Introduction to Computer Music: Volume One

14. How do we perceive pitch?

Pitch is our perceptual interpretation of frequency. As mentioned, ideal human hearing ranges from 20 to 20,000 Hz. Yet we have our greatest sensitivity to frequencies which lie within 200 to 2000 Hz, which takes up two-thirds of the distance on the basilar membrane. One proof of this is the “just noticeable difference,” or JND. The JND is the smallest change in frequency of a single sine tone that is perceptible by the average listener. Most studies place it around 3% in the 100 Hz range, but only 0.5% in the 2000 Hz range. One might extrapolate that a bass player has more liberty to play out of tune than a violinist.

In general, we perceive pitch logarithmically in relation to frequency. The formula for successive equal temperament 12-notes-to-an-octave semitones is a frequency ratio of one to the twelfth root of two (21/12), or 1:1.05946. For example, to find the frequency of the A# semitone above A440, multiple 440 by 1.05946 to get ~466.163. Every doubling in Hz is perceived as an equivalent octave. It is thought that because a doubling of frequency causes a response at equal distance on the basilar membrane, we hear octaves as related. Because of the logarithmic spacing of pitch placement on the membrane, we perceive musical intervals not as differences in frequency, but as ratios between frequencies. A220 to A440 is perceived as the “same” interval as A440 to A880, even though one pair has a difference of 220 Hz and the other a difference of 440 Hz because they share a 2:1 frequency ratio. Below is a chart of frequency vs. pitch. Click here to dowload as an Excel spreadsheet of the chart below for copying and pasting specific frequencies if needed.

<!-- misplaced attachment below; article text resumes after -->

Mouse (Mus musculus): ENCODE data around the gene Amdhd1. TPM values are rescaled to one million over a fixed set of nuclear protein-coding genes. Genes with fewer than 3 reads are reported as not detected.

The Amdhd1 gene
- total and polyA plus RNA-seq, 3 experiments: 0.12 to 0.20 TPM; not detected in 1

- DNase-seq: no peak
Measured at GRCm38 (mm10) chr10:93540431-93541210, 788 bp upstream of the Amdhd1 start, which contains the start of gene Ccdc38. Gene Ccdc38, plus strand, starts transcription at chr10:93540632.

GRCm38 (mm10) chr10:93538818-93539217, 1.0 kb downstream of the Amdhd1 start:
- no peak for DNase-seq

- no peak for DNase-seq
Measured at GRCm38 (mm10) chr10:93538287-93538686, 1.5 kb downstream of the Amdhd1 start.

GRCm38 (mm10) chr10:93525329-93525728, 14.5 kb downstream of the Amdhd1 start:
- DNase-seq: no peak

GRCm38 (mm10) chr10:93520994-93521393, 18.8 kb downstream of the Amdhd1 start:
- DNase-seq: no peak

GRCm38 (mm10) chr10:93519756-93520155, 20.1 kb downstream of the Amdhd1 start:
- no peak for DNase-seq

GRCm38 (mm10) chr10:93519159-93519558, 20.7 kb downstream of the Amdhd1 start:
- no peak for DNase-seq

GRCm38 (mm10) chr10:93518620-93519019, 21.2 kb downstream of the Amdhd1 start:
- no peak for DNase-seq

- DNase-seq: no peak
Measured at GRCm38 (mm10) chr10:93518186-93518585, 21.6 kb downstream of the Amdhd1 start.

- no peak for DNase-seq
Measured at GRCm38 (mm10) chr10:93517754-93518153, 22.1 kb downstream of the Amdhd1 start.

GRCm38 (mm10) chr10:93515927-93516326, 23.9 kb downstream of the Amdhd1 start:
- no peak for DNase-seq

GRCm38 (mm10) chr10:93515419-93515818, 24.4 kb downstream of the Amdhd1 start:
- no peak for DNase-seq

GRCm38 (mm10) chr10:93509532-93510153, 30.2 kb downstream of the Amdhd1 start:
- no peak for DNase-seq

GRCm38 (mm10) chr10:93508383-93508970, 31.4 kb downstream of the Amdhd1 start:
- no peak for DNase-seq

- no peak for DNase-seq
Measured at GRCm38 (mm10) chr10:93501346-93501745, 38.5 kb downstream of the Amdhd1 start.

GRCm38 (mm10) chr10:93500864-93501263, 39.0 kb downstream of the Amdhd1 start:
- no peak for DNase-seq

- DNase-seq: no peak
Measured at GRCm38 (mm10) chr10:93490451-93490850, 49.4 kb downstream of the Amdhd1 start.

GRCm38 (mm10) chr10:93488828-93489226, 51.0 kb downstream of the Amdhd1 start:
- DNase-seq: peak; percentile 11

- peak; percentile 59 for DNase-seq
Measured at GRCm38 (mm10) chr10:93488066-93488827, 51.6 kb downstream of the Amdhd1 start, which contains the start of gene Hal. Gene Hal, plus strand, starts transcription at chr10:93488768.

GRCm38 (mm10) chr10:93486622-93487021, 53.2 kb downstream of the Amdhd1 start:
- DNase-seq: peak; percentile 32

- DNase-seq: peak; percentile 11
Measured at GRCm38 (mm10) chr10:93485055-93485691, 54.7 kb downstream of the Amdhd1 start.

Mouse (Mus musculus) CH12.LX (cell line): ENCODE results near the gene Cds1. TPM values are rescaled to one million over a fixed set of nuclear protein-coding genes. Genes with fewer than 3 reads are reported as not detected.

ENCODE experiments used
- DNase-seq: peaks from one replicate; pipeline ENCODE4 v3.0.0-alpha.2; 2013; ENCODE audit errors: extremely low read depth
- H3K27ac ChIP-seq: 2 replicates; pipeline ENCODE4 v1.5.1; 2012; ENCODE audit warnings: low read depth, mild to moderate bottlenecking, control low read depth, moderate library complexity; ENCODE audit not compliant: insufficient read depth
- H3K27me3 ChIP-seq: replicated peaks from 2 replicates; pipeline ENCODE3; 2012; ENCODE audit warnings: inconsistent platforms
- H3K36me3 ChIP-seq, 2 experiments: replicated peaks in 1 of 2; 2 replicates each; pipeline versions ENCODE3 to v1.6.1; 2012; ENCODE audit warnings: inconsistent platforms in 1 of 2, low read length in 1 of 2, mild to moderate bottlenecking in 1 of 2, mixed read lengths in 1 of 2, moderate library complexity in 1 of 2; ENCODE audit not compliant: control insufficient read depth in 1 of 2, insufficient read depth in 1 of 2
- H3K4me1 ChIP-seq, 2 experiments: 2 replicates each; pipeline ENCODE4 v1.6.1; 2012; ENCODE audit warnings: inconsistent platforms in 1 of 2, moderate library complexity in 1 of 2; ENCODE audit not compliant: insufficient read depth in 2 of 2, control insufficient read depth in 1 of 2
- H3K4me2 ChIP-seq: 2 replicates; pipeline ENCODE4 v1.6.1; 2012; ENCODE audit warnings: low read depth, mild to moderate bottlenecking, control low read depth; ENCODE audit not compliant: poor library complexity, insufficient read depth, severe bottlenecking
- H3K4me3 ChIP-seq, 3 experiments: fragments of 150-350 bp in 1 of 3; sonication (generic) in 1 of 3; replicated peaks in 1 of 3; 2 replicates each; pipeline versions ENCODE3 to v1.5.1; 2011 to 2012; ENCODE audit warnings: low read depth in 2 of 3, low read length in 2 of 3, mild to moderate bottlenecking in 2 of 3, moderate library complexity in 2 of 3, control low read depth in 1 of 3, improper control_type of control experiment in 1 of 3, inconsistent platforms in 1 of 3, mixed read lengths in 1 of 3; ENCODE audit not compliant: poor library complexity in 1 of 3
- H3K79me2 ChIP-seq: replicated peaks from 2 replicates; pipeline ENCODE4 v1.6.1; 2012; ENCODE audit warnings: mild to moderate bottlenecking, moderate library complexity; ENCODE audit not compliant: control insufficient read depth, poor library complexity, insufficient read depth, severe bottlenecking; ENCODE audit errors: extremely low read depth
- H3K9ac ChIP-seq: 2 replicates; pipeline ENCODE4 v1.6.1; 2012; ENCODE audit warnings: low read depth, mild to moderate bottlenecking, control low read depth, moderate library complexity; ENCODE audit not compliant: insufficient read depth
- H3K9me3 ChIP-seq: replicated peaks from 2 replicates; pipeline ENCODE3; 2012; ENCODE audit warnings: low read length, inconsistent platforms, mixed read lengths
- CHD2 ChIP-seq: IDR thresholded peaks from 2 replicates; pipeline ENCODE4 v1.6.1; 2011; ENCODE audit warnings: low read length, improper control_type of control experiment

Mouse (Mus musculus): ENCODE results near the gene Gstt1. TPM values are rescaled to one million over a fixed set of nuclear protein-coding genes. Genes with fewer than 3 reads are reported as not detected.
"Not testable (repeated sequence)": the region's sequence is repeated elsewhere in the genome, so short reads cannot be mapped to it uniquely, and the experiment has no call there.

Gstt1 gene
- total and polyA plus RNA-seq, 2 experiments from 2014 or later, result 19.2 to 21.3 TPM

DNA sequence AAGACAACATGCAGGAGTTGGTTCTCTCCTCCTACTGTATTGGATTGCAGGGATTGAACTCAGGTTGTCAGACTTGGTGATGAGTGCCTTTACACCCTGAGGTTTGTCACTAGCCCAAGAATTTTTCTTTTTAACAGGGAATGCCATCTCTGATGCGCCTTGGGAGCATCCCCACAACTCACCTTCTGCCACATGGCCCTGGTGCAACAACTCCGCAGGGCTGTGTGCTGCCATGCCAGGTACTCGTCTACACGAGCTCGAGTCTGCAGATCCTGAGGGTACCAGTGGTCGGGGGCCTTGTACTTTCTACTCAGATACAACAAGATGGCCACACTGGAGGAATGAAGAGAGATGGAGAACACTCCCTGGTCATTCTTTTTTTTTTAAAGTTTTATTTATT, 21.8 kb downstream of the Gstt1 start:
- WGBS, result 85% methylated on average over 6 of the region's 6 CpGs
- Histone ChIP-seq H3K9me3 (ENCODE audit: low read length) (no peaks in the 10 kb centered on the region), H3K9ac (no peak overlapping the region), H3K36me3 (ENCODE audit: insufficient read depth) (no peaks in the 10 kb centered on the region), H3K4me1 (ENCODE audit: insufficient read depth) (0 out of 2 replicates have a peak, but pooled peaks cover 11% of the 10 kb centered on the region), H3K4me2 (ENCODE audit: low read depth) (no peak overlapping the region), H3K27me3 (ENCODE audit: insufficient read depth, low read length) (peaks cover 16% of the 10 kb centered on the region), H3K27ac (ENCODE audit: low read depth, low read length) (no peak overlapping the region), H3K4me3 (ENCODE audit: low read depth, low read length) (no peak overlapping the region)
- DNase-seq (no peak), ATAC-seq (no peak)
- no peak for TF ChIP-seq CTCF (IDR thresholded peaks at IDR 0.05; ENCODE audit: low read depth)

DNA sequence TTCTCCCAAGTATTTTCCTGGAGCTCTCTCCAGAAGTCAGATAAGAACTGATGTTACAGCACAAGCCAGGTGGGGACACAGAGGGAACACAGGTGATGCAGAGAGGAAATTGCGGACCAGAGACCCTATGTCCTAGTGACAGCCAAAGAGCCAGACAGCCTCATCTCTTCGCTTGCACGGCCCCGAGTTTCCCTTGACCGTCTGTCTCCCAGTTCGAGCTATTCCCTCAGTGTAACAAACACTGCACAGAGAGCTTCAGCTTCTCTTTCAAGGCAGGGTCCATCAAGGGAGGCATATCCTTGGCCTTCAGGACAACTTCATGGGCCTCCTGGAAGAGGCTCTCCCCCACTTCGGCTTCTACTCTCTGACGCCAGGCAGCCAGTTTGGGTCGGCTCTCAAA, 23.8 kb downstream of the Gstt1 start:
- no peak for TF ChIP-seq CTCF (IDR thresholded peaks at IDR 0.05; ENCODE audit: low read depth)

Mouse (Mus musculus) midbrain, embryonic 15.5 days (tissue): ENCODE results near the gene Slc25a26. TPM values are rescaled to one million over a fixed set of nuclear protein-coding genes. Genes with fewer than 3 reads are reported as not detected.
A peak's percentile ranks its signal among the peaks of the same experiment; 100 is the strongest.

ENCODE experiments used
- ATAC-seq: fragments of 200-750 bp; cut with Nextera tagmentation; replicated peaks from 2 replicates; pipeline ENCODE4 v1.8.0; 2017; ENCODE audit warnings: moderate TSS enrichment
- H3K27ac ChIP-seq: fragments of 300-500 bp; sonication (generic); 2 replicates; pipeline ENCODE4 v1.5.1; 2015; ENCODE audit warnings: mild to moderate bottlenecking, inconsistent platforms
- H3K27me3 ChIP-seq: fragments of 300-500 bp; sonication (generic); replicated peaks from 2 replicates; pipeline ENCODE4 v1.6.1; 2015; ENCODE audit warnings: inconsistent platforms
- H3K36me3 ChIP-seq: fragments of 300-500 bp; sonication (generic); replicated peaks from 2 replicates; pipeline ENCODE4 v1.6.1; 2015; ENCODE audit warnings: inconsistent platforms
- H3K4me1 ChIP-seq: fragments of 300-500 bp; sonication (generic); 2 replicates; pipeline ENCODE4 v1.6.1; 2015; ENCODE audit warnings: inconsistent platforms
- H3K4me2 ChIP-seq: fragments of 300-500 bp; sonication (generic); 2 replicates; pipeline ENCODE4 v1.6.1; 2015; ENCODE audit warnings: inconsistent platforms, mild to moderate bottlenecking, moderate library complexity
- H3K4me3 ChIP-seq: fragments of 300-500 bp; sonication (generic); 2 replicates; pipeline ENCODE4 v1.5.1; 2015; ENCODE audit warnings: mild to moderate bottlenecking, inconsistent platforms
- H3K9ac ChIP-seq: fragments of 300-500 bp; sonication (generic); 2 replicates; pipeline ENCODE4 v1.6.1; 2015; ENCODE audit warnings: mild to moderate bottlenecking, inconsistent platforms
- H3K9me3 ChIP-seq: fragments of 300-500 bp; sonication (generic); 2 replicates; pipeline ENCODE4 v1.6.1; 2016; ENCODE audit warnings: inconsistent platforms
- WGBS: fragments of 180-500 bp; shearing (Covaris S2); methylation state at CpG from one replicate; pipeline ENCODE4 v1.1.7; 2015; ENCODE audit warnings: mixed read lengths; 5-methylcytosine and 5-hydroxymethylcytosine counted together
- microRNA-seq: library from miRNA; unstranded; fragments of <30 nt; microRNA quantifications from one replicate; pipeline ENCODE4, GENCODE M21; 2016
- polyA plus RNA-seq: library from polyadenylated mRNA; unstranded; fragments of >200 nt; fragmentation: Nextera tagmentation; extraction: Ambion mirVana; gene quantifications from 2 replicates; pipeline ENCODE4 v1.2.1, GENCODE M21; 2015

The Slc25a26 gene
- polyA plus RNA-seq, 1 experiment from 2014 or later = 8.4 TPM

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For further study, see Hyperphysics->Hearing

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